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Vulgar Opinions: Skate Humans, Skate For My Amusement

08/20/12
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I have this theory about athletes, that they’re human beings, capable of the same emotions, flaws, ups, and downs as the rest of us.  Novel, I know.

The fan-athlete ‘relationship,’ is an odd one sometimes.  We’re essentially allowed to lob criticisms carte blanche, justified and not, with little recourse.  God knows that when someone comments on how we do our jobs, we tend to handle it poorly.  We’re essentially guilty of the same thing we hate our managers and our companies for, thinking that the players are merely hockey-playing robots, able to be plugged in for our benefit and wholly devoted to that cause.  When their personal lives fly in the face of that, we get a little angry.

“How dare Ryan Miller waste time hobnobbing with movie stars, or Drew Stafford join a band, or Thomas Vanek make children with greater ease than most of us make breakfast?  These people are paid millions to play a game.  They should be thinking about hockey.  If I were paid-”

You’re not.  And you wouldn’t.  People can’t even go a day without wasting an hour on facebook, or muster the willpower to avoid buying the latest $60 video game.  What makes them think they’ll suddenly get better with more time and money at their disposal?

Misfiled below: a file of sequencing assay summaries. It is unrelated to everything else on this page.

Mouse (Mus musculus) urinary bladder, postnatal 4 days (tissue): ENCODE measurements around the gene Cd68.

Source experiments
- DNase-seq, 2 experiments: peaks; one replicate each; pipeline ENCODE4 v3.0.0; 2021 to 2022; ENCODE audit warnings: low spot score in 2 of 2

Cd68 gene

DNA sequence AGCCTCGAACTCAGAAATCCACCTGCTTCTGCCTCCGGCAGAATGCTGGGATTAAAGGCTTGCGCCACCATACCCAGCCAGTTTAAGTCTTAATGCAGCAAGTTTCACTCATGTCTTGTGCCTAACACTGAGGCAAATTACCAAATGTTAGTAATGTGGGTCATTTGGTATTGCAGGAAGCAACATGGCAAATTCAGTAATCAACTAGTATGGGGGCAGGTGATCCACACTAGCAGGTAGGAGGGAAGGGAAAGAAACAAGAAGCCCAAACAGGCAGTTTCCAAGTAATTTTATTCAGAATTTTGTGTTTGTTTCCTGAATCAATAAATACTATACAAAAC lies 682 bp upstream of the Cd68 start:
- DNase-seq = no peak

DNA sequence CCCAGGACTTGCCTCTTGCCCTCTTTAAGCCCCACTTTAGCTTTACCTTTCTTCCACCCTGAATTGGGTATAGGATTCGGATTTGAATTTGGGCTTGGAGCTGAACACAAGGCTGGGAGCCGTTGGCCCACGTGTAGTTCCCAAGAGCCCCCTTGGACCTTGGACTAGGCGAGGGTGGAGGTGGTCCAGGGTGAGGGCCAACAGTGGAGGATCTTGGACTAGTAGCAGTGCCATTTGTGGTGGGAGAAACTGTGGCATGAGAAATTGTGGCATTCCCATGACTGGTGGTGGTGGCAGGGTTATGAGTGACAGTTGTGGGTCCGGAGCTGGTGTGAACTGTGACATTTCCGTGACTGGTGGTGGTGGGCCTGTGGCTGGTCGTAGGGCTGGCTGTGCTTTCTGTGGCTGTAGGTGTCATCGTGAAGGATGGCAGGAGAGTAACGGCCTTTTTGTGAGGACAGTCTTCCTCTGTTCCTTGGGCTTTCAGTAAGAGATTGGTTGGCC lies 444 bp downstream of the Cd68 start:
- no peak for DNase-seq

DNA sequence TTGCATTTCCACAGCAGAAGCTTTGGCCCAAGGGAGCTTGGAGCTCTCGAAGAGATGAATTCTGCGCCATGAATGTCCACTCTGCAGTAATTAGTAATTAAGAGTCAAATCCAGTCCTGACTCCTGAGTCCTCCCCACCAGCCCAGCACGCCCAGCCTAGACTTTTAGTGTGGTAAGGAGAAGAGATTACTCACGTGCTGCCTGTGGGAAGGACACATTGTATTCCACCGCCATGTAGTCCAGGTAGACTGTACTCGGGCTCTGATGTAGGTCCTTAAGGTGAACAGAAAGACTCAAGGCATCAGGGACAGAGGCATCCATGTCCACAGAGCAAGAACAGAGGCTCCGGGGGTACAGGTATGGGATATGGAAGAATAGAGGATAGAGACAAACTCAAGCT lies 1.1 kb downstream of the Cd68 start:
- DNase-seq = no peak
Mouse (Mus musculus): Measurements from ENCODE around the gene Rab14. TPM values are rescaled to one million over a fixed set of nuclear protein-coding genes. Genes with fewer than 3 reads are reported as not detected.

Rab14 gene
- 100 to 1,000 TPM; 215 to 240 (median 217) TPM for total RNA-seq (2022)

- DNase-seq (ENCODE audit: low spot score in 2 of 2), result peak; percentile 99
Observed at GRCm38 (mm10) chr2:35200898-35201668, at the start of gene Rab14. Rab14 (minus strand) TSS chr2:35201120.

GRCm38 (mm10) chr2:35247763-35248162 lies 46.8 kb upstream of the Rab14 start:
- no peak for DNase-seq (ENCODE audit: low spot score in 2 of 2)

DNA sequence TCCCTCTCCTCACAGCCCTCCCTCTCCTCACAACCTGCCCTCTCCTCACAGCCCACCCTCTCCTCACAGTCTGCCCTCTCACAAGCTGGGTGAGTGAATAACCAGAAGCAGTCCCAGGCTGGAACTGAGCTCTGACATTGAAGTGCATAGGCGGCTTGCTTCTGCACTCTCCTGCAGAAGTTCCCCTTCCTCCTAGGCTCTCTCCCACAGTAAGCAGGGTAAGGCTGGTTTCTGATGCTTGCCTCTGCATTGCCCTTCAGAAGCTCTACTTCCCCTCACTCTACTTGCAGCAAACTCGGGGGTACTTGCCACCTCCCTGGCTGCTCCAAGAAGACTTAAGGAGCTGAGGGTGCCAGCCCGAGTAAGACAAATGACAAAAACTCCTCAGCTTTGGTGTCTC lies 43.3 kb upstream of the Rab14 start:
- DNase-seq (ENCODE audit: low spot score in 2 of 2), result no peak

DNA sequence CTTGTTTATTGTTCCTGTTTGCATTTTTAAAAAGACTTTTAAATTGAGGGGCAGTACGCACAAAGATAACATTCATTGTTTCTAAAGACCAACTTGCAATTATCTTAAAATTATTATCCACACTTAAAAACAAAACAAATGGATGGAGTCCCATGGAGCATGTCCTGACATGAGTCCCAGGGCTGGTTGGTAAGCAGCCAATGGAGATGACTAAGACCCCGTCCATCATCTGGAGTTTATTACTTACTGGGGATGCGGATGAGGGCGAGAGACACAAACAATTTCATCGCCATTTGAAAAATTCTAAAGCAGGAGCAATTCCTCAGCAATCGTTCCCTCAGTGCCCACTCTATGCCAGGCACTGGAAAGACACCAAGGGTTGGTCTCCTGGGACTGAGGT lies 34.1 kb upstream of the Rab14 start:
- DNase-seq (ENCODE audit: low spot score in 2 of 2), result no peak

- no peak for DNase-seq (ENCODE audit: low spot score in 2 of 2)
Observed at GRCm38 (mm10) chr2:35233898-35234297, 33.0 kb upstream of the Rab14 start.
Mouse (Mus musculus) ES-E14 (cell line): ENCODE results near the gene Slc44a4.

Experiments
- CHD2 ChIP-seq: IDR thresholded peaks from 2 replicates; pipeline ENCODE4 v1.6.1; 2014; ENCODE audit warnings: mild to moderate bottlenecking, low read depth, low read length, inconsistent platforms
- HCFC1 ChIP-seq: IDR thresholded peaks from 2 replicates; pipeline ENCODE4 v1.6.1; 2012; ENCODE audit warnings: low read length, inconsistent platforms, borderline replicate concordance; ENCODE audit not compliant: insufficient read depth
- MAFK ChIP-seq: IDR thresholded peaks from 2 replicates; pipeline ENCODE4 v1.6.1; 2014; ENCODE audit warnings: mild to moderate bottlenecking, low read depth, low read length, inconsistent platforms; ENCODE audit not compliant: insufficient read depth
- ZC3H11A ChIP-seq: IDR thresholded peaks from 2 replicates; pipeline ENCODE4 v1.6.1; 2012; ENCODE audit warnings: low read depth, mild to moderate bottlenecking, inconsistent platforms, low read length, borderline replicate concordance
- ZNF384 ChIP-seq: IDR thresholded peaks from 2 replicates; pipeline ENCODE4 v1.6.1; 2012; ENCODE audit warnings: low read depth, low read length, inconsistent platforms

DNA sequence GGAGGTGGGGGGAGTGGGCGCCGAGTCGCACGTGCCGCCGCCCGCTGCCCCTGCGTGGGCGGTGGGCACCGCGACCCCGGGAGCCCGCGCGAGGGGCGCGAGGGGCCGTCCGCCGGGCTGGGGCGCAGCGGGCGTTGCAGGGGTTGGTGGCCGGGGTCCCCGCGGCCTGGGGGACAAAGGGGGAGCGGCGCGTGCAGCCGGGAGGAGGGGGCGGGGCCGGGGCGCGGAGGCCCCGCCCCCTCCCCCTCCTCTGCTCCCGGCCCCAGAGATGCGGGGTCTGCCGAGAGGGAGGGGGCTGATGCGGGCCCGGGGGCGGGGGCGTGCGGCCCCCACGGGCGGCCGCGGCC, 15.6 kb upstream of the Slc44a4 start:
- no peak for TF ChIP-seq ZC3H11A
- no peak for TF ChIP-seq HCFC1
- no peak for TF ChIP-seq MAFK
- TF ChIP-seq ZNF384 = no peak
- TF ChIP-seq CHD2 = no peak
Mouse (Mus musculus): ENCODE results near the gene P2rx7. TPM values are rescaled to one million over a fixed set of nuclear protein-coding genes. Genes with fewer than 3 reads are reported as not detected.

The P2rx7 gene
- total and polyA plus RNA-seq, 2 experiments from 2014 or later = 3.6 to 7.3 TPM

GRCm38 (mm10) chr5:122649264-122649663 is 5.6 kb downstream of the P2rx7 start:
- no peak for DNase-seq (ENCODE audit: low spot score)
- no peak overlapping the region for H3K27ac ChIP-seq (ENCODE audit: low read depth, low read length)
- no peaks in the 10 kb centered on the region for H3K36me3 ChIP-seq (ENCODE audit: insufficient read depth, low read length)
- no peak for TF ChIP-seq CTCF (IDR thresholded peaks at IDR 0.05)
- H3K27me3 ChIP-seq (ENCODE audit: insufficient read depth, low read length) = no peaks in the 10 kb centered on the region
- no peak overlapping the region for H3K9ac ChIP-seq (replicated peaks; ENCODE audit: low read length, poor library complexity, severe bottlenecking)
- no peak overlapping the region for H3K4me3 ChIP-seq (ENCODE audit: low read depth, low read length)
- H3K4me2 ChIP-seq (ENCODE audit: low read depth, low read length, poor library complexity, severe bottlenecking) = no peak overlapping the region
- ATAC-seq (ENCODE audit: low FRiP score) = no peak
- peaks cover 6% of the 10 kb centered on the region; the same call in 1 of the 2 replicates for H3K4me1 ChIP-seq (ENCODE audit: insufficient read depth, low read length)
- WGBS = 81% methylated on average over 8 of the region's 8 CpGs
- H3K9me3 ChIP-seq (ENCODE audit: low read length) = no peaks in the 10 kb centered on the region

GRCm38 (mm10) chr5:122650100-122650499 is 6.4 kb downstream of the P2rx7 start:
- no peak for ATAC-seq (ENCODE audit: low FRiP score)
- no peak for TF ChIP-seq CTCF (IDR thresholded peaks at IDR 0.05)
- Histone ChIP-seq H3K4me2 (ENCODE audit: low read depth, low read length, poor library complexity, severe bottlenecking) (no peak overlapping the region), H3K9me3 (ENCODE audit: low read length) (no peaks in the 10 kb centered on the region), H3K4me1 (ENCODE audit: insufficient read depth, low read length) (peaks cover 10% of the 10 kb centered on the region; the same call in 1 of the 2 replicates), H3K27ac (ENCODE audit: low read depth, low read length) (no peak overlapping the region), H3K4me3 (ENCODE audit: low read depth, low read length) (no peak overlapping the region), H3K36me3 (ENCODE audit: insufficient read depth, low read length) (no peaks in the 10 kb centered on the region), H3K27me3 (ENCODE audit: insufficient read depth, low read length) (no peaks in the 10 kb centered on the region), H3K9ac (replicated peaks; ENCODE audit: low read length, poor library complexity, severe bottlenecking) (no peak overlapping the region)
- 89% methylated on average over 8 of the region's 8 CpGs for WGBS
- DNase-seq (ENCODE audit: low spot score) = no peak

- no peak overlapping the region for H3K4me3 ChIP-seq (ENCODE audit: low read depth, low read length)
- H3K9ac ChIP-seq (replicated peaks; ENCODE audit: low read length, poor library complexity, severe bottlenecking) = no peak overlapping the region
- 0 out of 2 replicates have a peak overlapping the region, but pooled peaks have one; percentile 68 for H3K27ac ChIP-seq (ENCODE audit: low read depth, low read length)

The argument inevitably comes to money, specifically how much athletes make, and how criminally underpaid those in more worthwhile professions (like teaching) are.  There is definitely some validity there, but the big picture is incomplete.  Most of us couldn’t even begin to put a price on our family and friends.  So where do we draw the line on the compensation for being away from those family and friends for large chunks of nine months a year?  Or having what time they do have shared with a nosy public and inconsiderate reporters?  (I understand that athletes aren’t paid millions for that reason, but at some point I think we can admit that the compensation is more fair than we often think.)

Obviously we can go back and forth all day discussing the details of that argument.  Producing a definitive answer on athlete worth is not the purpose of this article (nor is it really possible anyway).  The point is that these players aren’t toys that exist for our amusement.  They don’t go into a box when they’re done playing hockey (or a weight room, right Heatley?), they aren’t immune to the things we deal with everyday just because they have money.  They’re human beings.  I hope we can remember that once in a while.

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